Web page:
4 FM quick reads on Building automation system
1. Building Automation Systems: Three Reasons to Replace Rather Than Upgrade
Today's tip from Building Operating Management comes from James Piper, contributing editor: As facility managers consider whether to replace an existing building automation system or to upgrade it, three factors may tip the balance toward replacement.
1. One of the most significant benefits of replacing a system is the ability to take advantage of new system technologies. During the past two decades, systems have vastly expanded in both capacity and capability. Interoperability has allowed standalone systems to be merged into a single, comprehensive system. Wireless technology has helped to reduce installation costs while increasing system flexibility. Advances in computer technology have slashed equipment costs while vastly improving system performance. Software improvements have made the systems easier to use.
2. Replacing a BAS also staves off obsolescence. All system designs have a finite service life, typically around ten years. If a seven-year-old system is expanded or upgraded, it may slightly extend its service life as long as the manufacturer continues to support it. In contrast, a new system would reset the clock on both service life and manufacturer support.
3. System replacement also offers facility executives the opportunity to more closely match system features and capabilities with facility needs. Expanding or upgrading an existing system may bring system features and facility needs into closer agreement, but chances are that alignment will never be as close as could be achieved with a complete replacement.
It can't be denied that new generation systems are powerful. The graphics can present an impressive picture of what is going on within different areas of the facility. But those capabilities are useful only if they meet some specific existing need of the facility. Investing in system capabilities that are not needed is simply a waste of money.
3. Four Steps Can Help Determine Whether to Upgrade or Replace Building Automation System
Today's tip from Building Operating Management comes from James Piper, contributing editor: Use these four steps when deciding whether to upgrade or replace a building automation system.
After a facility manager has examined how well the current building automation system is meeting the needs of the facility, as well as what new options are available in the latest generation of building automation systems, it is time to evaluate whether to upgrade or replace the existing system. Here are four steps to help make that decision.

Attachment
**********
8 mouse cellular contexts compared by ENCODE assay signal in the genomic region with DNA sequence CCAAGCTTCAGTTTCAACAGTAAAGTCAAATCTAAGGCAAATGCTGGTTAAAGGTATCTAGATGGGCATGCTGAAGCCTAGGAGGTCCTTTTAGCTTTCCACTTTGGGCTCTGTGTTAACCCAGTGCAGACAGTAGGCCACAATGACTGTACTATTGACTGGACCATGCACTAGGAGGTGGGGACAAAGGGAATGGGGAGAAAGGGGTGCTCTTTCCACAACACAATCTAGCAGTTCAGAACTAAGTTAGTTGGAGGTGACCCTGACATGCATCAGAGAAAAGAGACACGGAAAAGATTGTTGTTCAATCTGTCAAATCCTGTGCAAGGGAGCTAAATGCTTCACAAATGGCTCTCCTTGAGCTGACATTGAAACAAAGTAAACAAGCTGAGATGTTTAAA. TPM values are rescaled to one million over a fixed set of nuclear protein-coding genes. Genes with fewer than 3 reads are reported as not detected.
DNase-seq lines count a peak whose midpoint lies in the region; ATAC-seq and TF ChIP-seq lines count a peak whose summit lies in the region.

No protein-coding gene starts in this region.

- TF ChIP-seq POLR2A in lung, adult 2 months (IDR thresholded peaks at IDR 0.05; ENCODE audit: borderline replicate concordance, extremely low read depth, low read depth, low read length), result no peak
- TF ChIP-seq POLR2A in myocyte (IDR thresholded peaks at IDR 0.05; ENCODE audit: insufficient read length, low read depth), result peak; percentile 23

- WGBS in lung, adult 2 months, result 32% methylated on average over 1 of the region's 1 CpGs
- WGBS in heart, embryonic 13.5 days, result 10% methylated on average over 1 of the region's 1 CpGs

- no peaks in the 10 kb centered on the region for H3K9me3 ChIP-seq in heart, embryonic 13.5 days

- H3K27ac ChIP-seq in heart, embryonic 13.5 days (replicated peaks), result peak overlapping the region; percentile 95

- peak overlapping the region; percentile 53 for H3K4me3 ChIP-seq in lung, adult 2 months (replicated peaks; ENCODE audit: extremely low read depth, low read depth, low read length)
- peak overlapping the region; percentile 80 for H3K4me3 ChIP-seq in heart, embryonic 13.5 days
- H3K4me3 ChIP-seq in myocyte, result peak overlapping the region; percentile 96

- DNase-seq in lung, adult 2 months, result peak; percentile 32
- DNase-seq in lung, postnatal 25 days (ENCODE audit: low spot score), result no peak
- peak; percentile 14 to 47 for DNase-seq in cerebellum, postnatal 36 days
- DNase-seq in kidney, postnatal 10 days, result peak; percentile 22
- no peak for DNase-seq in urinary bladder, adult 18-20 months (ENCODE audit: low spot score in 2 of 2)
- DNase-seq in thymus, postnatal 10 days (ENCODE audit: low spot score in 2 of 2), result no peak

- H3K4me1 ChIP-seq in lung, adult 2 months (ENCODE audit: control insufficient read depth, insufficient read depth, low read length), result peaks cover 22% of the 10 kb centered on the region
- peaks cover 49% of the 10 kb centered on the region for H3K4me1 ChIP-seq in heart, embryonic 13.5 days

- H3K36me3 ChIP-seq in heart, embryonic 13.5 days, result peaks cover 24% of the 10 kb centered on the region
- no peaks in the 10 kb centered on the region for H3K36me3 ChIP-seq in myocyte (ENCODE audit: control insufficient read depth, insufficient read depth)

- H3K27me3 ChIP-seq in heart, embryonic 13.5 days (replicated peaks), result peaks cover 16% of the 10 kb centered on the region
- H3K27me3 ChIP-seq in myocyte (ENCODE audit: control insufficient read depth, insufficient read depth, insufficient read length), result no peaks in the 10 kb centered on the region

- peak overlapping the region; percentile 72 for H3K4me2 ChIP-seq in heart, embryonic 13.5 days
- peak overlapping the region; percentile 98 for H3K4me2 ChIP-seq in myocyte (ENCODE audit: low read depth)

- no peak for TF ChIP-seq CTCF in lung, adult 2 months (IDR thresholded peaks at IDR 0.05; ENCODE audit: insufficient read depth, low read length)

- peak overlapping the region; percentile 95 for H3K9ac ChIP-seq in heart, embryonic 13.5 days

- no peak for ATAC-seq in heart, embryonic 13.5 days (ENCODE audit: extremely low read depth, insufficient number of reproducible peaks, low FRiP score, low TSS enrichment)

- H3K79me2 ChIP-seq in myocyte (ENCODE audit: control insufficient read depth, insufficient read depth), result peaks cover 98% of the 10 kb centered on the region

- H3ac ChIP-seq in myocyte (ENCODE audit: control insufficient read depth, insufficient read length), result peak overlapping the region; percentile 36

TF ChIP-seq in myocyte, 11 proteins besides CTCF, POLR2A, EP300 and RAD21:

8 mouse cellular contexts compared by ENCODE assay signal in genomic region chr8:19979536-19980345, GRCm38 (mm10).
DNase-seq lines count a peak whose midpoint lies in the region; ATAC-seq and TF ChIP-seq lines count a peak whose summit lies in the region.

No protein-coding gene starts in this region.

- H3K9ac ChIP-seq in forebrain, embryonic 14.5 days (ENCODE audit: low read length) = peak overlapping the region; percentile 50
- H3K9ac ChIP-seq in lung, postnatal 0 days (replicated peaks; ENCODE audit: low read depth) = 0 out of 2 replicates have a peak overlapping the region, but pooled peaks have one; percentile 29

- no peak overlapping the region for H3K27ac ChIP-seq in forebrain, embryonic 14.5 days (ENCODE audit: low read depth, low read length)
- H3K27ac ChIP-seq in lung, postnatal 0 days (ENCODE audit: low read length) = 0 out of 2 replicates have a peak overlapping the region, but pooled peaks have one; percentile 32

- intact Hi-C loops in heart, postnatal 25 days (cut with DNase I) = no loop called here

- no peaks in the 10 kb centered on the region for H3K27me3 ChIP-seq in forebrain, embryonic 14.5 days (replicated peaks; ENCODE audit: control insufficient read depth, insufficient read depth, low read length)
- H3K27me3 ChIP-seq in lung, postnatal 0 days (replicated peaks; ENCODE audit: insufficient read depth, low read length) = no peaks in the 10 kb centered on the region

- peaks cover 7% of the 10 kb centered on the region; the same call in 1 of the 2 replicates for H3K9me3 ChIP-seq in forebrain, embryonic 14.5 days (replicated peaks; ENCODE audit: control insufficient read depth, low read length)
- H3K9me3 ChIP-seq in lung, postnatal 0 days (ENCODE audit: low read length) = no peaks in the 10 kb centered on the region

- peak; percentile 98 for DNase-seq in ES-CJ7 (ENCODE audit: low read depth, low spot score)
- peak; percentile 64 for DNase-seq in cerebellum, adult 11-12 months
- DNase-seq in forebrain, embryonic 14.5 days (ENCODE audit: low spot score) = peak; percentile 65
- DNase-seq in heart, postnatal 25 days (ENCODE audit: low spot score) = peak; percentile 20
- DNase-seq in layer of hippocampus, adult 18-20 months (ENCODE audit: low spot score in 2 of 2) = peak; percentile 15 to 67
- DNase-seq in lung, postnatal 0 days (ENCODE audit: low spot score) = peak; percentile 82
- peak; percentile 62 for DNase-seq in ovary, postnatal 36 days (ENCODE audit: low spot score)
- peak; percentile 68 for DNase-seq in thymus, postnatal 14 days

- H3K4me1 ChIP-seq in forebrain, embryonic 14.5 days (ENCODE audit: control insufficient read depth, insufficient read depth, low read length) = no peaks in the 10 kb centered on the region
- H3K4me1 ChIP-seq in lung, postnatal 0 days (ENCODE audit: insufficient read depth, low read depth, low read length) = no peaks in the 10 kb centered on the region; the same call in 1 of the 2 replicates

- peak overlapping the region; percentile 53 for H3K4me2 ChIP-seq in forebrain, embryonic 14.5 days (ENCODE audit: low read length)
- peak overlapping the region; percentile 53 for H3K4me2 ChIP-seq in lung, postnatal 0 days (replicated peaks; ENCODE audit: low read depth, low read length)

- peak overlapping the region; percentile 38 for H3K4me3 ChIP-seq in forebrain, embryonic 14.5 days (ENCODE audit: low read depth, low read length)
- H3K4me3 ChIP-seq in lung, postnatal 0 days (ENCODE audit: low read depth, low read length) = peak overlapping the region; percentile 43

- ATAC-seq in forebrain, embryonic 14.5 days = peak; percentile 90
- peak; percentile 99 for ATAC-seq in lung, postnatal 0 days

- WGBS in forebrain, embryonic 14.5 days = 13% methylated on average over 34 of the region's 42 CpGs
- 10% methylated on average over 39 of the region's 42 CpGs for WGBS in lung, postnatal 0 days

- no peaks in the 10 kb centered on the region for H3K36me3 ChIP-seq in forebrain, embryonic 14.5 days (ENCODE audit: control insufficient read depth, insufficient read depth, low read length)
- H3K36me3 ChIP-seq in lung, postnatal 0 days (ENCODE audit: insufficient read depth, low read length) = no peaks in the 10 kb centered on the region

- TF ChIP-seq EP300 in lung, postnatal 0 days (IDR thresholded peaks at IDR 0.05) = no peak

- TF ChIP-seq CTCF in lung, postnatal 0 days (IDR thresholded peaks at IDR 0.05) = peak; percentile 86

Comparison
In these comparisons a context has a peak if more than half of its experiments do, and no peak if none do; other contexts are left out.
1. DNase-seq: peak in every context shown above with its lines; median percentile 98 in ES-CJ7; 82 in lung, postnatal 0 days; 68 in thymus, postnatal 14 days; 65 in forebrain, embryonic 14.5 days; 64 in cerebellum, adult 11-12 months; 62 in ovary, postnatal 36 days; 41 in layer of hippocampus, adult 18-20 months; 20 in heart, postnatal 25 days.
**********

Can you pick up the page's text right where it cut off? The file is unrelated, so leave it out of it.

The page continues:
1. For the existing and the possible replacement systems, develop a list of all of the positive and negative aspects of each system. In addition to the features and limitations of the systems, consider other factors such as how easy the system is to operate, the level of training required for both operators and mechanics to use the system, how well the system is supported by the manufacturer, and how difficult it is to obtain service and spare parts.
2. Another important factor to consider is if there is a mechanism for upgrading the current system so that it is compatible with the latest generation system from that manufacturer. If an upgrade path is available, chances are that upgrading will be able to provide the level of functionality of a system replacement at a much lower cost.
3. All systems have a limit on their maximum size. As systems approach this size limit, they can experience significant decreases in performance. If the current system is approaching this limit, or if any planned expansion results in the system approaching this limit, that's an argument for system replacement. Maxing out a system severely limits future changes and growth as well as performance.
4. Finally, it's useful to consider the relationship with the vendor that supports the existing system. Vendor issues weigh heavily in the decision-making process, but be careful not to confuse the lack of vendor support with poor system performance.
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